Nearly three quarters of Long Islanders met a June deadline to renew public health insurance policies such as Medicaid, avoiding a potential lapse in coverage as officials look to unwind a pandemic-era continuous enrollment policy.
Seventy percent of Medicaid and Essential Plan enrollees on Long Island and 75% of Child Health Plus police holders renewed their coverage by June 30, according to data released Tuesday by the New York State Department of Health. Statewide, 72% of residents in the three plans renewed their coverage on time. Officials expect the rate to go up.
Medicaid and the Essential Plan provide health insurance for many to many of the state’s low-income adults. Child Health Plus is geared to children in low-income households.
Those who missed their deadline may still apply because New York allows late renewals, state officials say. People who have not renewed their coverage could have gone on employer-sponsored insurance, for example.
More than 9 million people are enrolled in the three programs. During much of the COVID-19 pandemic, enrollees did not have to renew their health insurance under the federal Families First Coronavirus Response Act, emergency legislation passed in 2020 by Congress. A later federal law ended continuous enrollment.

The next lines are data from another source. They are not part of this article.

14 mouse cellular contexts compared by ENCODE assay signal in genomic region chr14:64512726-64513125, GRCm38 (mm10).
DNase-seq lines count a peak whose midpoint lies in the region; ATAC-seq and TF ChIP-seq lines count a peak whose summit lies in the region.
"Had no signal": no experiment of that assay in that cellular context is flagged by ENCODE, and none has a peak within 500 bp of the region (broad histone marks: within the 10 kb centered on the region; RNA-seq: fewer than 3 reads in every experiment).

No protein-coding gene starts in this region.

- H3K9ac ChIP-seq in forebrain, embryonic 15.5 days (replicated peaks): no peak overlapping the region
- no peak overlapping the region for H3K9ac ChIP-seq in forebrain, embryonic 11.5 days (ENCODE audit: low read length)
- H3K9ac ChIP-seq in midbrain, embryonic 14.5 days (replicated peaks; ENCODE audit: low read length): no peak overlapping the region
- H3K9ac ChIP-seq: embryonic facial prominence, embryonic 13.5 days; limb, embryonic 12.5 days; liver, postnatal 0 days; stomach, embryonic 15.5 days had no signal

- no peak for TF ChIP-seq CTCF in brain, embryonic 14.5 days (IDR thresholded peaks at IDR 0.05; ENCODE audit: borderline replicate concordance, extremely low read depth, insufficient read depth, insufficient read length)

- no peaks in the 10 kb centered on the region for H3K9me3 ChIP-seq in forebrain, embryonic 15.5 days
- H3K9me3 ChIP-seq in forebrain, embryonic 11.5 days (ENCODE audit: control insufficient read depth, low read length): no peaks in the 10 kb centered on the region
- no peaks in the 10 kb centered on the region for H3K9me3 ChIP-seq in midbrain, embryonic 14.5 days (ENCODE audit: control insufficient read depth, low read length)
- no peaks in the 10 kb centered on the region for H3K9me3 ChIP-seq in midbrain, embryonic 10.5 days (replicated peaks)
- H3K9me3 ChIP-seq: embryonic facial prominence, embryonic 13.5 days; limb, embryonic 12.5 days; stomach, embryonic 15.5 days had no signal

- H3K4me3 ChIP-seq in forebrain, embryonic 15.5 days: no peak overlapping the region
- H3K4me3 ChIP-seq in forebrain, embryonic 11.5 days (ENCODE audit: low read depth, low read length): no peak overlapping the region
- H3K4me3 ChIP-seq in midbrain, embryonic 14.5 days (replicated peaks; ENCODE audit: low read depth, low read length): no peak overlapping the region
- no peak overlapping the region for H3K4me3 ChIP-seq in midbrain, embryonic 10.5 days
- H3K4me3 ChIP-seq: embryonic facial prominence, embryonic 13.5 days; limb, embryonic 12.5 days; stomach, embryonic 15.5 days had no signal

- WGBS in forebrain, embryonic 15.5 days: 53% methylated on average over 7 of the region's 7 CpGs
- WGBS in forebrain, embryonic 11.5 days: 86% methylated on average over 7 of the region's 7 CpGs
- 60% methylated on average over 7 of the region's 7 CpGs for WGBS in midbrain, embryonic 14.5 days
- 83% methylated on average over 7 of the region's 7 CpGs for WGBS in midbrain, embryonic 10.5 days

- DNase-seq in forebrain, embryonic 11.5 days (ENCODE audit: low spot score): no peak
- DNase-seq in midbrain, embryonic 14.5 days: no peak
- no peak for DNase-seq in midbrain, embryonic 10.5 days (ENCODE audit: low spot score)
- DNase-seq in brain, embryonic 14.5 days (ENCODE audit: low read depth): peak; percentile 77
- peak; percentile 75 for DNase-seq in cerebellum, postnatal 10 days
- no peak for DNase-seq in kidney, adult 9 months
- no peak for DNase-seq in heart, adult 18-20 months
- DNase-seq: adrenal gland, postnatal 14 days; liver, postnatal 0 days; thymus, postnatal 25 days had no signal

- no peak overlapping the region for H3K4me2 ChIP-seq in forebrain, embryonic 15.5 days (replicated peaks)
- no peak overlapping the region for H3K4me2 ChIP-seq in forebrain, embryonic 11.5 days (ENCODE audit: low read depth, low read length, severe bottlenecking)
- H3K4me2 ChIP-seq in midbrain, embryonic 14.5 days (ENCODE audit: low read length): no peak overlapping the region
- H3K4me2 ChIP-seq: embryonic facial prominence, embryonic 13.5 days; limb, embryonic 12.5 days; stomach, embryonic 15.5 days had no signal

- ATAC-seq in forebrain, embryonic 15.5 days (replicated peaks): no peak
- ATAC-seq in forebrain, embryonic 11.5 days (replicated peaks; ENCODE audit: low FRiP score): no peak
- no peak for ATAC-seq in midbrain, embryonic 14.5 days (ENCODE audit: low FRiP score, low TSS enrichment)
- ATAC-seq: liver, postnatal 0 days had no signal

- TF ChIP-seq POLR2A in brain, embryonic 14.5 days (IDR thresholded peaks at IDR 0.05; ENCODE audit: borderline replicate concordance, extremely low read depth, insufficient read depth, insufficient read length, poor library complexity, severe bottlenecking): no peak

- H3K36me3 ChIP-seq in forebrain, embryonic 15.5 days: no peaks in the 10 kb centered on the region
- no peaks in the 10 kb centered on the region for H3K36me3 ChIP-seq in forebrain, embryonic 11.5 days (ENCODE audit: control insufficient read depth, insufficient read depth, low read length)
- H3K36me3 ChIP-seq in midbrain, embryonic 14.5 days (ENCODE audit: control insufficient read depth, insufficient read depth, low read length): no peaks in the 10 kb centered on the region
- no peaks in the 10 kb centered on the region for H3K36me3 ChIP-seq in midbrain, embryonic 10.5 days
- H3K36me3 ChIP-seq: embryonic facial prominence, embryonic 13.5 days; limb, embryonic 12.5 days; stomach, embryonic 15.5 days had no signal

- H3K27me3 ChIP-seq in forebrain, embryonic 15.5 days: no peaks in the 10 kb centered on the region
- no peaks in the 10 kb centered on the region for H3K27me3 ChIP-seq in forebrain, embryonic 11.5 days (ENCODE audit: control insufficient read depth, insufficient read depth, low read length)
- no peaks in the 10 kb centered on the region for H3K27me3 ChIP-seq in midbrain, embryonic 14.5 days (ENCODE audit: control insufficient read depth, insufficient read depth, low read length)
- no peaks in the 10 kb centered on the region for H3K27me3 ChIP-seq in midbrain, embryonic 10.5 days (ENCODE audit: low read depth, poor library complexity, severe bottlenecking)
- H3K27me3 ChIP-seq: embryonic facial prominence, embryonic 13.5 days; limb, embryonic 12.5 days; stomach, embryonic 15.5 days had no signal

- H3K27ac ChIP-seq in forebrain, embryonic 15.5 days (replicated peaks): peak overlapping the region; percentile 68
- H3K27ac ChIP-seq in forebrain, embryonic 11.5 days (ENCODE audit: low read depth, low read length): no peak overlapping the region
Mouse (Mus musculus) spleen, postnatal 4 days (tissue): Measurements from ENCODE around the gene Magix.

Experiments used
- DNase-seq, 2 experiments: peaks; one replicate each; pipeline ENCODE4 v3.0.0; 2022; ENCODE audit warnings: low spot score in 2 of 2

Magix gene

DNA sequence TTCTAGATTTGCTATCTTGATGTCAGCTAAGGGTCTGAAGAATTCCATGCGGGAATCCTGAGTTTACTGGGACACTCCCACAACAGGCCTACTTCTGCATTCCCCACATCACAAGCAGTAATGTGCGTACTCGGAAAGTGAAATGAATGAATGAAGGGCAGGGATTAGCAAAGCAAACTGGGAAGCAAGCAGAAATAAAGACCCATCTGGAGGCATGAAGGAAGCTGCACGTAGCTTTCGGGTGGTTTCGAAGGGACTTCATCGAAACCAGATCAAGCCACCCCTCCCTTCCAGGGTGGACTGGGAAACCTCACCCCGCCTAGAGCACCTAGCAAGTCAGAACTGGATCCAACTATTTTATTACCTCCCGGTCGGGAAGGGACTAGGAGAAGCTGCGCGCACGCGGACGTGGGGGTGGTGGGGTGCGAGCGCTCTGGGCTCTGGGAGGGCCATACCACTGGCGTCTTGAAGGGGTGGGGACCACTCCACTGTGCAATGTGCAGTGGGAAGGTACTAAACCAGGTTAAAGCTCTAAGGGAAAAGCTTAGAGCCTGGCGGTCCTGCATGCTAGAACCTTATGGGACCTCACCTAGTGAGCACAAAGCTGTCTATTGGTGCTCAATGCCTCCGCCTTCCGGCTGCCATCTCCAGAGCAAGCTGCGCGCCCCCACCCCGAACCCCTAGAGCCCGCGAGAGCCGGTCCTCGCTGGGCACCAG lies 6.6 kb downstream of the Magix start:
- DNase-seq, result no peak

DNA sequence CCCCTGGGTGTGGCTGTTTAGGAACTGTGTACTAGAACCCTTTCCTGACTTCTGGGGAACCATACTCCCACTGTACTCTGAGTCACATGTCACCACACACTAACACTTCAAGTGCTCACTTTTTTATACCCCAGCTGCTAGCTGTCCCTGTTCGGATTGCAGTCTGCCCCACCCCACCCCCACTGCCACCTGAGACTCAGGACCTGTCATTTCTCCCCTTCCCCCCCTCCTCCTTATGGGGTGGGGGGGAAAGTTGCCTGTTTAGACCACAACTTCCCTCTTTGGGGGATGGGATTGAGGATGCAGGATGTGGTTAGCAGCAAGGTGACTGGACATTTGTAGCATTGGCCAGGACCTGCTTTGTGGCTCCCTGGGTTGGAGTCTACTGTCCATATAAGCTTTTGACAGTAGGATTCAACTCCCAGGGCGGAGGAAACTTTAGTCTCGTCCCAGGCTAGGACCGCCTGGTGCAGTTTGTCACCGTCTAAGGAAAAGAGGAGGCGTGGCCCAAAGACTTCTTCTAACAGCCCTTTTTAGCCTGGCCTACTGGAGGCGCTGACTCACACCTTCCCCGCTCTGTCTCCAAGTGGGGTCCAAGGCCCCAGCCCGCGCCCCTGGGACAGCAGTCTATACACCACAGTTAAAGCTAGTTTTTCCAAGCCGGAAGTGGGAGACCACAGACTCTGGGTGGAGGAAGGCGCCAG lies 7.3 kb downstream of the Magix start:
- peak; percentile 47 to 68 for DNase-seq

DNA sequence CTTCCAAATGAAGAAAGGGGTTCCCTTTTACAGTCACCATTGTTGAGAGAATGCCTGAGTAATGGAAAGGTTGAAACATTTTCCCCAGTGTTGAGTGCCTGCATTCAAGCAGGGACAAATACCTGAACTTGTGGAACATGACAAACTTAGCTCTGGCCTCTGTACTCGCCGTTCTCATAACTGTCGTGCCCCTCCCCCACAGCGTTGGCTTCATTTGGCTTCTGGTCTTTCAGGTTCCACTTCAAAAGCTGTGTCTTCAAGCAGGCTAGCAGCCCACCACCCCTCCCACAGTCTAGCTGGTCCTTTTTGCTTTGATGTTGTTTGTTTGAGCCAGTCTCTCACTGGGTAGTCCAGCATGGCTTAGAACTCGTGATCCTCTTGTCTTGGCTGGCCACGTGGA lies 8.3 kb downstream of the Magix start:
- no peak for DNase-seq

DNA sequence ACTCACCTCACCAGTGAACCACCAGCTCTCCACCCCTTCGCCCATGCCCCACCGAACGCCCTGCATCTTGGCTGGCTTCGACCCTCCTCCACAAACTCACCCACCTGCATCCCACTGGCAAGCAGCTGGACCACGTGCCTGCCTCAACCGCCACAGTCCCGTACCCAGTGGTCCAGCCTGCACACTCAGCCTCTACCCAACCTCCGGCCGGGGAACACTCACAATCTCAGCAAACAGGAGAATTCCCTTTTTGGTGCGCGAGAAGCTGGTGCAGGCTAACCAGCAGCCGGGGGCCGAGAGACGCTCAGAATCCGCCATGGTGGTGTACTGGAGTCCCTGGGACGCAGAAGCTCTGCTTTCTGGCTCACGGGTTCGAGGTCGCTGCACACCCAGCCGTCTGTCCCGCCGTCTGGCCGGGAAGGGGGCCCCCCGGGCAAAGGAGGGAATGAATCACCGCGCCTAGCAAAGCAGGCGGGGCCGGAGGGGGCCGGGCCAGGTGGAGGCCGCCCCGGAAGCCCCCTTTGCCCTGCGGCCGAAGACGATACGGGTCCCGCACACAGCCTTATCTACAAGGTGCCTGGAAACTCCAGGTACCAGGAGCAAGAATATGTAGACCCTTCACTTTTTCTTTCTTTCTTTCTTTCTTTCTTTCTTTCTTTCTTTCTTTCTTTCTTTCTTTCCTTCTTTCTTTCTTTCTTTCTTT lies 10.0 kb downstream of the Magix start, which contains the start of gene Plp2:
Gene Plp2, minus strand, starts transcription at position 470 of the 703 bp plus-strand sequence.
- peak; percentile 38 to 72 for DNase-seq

Since the spring, the state Department of Health has sent out renewal notices to enrollees in a grouping that faced the June 30 deadline. The state will continue to send notices until the eligibility in other groupings is determined, the state said.
“This is a crucial time for public health in New York. With redetermination officially underway, enrollees are taking action to avoid gaps in their health insurance,” said Amir Bassiri, director of the New York State Medicaid Program in a statement.
While state officials touted the recent numbers, some Long Island health professionals say the percentage of people who have not yet signed up is also concerning.
Jeffrey Reynolds, president and CEO of Garden City-based Family and Children’s Association, a nonprofit that provides services such as family support and addiction recovery, said the numbers are particularly concerning on Long Island because the area faces an opioid crisis and a well-documented mental health crisis in children.
“And so, any loss of Medicaid eligibility translates into, at the very least, missed opportunities,” he said.